Rich nations pledge co-operation to steady markets and warn of “excessive volatility” in the yen.
The US Federal Reserve looks set to slash interest rates on Tuesday, and the US government is to begin implementing its multi-billion-dollar bank bailout, but those moves do not seem to be helping the markets.
After an early drop of about four per cent, South Korea’s Kospi index recovered slightly to edge into positive territory and Hong Kong’s Hang Seng was also in the black, trading up more than four per cent.
But in China, Singapore, Taiwan and Australia, stock prices continued to decline, following a volatile overnight trade on Wall Street driven by fears of a recession and a bleak outlook on corporate profit.
“Confidence is certainly lacking. It hasn’t been restored by anything anyone’s done of late,” Hans Kunnen, head of investment markets research at fund manager Colonial First State, said.
The Dow Jones Industrial Average dropped by 203.18 points or 2.42 per cent on Monday to close at 8,175.77 in a see-saw trading session that also saw intraday gains of as much as 200 points for the index.
Alfred Goldman, chief market strategist at Wachovia Securities, said the market’s late drop reflected investors’ ongoing concern over the direction of the economy.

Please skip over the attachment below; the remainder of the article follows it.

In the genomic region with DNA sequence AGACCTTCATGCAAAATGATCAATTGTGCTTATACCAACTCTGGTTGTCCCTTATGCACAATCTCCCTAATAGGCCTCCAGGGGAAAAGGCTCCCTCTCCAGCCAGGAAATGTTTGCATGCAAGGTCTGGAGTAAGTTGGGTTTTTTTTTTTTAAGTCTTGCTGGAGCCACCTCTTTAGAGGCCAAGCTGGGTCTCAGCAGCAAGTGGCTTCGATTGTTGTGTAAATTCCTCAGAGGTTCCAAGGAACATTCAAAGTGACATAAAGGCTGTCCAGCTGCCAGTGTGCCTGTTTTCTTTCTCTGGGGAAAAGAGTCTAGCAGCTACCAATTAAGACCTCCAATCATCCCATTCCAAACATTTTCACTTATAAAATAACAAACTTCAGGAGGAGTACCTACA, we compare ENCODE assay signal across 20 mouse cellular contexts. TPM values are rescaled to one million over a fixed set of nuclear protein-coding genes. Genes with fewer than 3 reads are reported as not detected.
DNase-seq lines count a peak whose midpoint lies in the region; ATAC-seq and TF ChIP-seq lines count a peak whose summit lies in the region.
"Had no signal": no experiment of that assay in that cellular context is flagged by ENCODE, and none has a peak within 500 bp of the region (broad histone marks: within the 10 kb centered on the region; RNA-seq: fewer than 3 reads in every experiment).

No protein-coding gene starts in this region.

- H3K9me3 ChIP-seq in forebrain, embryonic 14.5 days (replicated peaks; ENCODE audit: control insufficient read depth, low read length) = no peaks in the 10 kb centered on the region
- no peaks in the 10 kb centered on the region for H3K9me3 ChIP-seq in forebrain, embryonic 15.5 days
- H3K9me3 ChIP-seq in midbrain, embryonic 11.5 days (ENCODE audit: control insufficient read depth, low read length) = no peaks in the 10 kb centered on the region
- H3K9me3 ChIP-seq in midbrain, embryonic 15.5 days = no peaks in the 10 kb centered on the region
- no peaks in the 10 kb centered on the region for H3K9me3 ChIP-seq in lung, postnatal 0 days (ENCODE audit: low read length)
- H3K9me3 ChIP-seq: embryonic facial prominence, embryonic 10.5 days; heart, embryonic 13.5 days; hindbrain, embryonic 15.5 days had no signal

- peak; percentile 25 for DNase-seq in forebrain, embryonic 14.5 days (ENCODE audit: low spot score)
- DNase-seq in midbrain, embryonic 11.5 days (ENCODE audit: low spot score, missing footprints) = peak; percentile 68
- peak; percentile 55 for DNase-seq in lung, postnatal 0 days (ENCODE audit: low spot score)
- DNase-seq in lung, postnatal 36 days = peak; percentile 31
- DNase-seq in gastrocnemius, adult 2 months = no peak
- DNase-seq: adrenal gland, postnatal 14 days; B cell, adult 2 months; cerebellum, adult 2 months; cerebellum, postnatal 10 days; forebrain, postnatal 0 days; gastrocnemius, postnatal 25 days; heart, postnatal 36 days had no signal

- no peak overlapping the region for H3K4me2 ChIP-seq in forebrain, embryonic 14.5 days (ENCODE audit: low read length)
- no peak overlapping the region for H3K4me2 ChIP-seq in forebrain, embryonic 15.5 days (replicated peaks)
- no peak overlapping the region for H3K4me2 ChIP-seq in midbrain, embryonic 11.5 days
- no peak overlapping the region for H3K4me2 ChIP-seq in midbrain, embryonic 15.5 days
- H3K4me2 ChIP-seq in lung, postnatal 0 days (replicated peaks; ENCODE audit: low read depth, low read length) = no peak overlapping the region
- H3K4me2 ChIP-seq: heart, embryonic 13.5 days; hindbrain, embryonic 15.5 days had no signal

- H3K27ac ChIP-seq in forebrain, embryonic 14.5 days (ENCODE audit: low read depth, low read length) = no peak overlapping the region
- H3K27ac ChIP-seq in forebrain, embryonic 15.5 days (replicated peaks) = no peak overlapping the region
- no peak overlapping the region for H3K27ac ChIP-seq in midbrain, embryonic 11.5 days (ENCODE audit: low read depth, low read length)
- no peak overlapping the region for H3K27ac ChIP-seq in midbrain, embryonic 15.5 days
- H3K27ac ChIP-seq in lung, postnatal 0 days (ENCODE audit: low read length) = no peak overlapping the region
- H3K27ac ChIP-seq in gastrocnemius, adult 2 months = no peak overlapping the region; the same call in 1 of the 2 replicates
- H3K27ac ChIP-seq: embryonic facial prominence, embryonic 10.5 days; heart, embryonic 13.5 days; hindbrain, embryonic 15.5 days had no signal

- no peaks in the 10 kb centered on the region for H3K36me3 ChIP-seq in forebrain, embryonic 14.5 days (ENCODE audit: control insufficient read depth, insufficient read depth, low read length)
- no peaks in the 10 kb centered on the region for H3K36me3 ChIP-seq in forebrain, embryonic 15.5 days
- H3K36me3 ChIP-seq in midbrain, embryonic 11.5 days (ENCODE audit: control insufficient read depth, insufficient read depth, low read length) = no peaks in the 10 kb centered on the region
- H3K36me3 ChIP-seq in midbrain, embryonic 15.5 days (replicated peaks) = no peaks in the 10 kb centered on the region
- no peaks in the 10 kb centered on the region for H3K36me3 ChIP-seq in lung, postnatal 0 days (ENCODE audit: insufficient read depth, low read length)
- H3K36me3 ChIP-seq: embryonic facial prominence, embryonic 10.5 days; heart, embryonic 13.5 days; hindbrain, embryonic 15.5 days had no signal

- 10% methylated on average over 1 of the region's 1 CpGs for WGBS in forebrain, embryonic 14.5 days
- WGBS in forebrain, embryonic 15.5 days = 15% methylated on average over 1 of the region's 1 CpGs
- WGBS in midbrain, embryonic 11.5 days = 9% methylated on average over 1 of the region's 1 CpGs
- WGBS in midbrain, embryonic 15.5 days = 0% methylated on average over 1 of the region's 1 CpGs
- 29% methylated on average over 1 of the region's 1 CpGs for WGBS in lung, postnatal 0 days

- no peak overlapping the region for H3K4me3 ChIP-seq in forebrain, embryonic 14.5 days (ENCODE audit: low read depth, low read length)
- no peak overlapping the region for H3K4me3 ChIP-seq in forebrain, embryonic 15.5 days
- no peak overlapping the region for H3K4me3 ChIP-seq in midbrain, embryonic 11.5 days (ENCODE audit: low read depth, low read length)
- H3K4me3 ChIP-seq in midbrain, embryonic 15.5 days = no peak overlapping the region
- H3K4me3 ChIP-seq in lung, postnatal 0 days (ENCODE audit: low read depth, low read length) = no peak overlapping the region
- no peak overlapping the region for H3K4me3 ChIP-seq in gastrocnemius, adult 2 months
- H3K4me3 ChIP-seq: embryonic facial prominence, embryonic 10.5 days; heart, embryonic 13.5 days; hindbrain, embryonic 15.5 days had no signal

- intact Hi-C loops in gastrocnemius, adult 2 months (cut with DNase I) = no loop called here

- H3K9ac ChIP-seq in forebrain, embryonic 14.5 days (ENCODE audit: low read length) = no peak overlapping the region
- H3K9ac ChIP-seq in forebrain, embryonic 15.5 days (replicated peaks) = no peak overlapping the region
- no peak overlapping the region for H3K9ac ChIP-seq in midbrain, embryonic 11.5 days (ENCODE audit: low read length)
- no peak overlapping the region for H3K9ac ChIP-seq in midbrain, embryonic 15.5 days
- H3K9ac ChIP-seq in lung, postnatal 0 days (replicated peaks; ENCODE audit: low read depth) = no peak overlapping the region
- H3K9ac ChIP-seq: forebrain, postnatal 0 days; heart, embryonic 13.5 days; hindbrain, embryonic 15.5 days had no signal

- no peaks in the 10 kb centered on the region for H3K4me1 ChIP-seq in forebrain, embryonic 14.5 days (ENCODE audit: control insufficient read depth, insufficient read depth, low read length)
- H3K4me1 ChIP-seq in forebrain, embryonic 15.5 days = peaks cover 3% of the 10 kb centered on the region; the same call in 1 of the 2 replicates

“When confidence is razor-thin, the nervous tension goes way up and, bam, the
sellers take over.”
“It’s just an overall malaise about how bad the economic slump is going to be globally,” he said.
Moves by Taro Aso, the Japanese prime minister, to introduce measures on Monday to calm stock markets failed to revive flagging sentiment.
During an emergency meeting of the Japanese cabinet on Monday, Aso called for steps including tighter controls on short-selling and expanding a government fund to recapitalise banks to as much as 10 trillion yen ($106.1bn) from two trillion yen, Kyodo news agency reported.
In a further sign of the impact of the global economic slowdown, Japanese consumer electronics giant Canon said it was lowering its net profit forecast for 2008 by 25 per cent, due to the global slowdown and the strengthening of the yen.
The company said that the sharp recent falls on global markets had “increased concern over the impact to the real economy”.
“Additionally, drastic fluctuations in exchange rates between major currencies have led to a heightened sense of uncertainty over the future,” it said.
On Monday, a surprise statement from the Group of Seven (G7) leading industrialised nations hinted at further intervention, saying its members would co-operate to aid stability.
But that appeared to do little to immediately boost investor confidence.